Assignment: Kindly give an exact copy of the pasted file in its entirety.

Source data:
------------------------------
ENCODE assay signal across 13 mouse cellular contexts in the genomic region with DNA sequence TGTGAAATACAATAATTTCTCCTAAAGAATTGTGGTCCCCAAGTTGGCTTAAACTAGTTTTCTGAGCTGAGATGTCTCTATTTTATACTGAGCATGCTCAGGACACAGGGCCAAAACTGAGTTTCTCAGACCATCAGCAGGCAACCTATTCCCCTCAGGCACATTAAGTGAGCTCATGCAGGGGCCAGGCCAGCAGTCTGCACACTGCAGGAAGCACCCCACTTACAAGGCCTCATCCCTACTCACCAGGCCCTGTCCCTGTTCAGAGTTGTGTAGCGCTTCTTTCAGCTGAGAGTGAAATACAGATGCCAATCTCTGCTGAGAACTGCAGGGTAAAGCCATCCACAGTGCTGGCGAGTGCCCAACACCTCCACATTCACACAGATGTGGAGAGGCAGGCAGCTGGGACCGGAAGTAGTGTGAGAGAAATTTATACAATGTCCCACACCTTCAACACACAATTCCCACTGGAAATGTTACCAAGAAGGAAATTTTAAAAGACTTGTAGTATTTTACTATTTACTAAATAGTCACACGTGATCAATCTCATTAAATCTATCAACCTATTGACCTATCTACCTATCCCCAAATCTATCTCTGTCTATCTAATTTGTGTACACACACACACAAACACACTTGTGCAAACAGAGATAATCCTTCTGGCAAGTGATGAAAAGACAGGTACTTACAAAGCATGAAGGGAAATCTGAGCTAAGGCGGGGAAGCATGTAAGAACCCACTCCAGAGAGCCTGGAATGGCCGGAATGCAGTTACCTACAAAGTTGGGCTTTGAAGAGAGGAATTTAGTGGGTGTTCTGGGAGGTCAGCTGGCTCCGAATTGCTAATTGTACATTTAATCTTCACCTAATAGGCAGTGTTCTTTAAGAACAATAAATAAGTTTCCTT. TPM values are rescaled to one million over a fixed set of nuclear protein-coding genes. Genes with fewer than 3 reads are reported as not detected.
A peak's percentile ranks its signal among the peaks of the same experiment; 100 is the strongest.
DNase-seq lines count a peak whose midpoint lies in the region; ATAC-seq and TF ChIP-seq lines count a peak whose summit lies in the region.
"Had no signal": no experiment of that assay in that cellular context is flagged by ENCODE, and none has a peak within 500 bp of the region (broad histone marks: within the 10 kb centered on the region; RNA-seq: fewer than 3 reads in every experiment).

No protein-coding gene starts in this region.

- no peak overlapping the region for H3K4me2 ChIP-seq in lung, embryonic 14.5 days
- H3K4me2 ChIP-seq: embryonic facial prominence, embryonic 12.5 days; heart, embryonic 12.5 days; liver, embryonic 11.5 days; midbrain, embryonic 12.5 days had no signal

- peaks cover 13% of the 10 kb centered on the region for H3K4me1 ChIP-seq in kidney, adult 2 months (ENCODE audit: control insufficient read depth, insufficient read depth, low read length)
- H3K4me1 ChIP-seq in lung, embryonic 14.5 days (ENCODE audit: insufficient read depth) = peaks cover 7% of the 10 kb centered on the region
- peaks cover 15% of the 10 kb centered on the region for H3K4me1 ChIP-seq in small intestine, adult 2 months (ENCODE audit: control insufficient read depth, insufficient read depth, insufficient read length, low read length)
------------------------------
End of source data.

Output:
ENCODE assay signal across 13 mouse cellular contexts in the genomic region with DNA sequence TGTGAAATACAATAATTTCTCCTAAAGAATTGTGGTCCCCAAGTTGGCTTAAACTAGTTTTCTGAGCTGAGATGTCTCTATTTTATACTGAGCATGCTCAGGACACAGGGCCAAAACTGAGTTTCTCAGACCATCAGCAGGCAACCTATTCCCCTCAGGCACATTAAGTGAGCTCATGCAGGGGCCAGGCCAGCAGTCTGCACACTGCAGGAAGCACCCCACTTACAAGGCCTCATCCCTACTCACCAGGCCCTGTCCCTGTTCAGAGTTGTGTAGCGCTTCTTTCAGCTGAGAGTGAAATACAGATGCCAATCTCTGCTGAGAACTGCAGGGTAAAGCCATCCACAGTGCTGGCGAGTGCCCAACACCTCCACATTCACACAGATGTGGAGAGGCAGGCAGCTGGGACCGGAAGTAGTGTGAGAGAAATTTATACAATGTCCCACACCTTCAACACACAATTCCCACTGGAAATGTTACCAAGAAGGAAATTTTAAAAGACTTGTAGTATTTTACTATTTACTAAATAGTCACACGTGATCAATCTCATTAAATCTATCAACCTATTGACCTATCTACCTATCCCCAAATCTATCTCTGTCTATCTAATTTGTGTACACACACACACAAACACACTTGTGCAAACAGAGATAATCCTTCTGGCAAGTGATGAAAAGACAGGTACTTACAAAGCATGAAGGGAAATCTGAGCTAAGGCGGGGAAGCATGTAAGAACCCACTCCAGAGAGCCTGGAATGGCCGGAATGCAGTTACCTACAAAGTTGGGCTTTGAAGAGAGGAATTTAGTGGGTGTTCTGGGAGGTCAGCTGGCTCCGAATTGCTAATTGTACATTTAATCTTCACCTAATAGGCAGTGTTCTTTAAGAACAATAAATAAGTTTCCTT. TPM values are rescaled to one million over a fixed set of nuclear protein-coding genes. Genes with fewer than 3 reads are reported as not detected.
A peak's percentile ranks its signal among the peaks of the same experiment; 100 is the strongest.
DNase-seq lines count a peak whose midpoint lies in the region; ATAC-seq and TF ChIP-seq lines count a peak whose summit lies in the region.
"Had no signal": no experiment of that assay in that cellular context is flagged by ENCODE, and none has a peak within 500 bp of the region (broad histone marks: within the 10 kb centered on the region; RNA-seq: fewer than 3 reads in every experiment).

No protein-coding gene starts in this region.

- no peak overlapping the region for H3K4me2 ChIP-seq in lung, embryonic 14.5 days
- H3K4me2 ChIP-seq: embryonic facial prominence, embryonic 12.5 days; heart, embryonic 12.5 days; liver, embryonic 11.5 days; midbrain, embryonic 12.5 days had no signal

- peaks cover 13% of the 10 kb centered on the region for H3K4me1 ChIP-seq in kidney, adult 2 months (ENCODE audit: control insufficient read depth, insufficient read depth, low read length)
- H3K4me1 ChIP-seq in lung, embryonic 14.5 days (ENCODE audit: insufficient read depth) = peaks cover 7% of the 10 kb centered on the region
- peaks cover 15% of the 10 kb centered on the region for H3K4me1 ChIP-seq in small intestine, adult 2 months (ENCODE audit: control insufficient read depth, insufficient read depth, insufficient read length, low read length)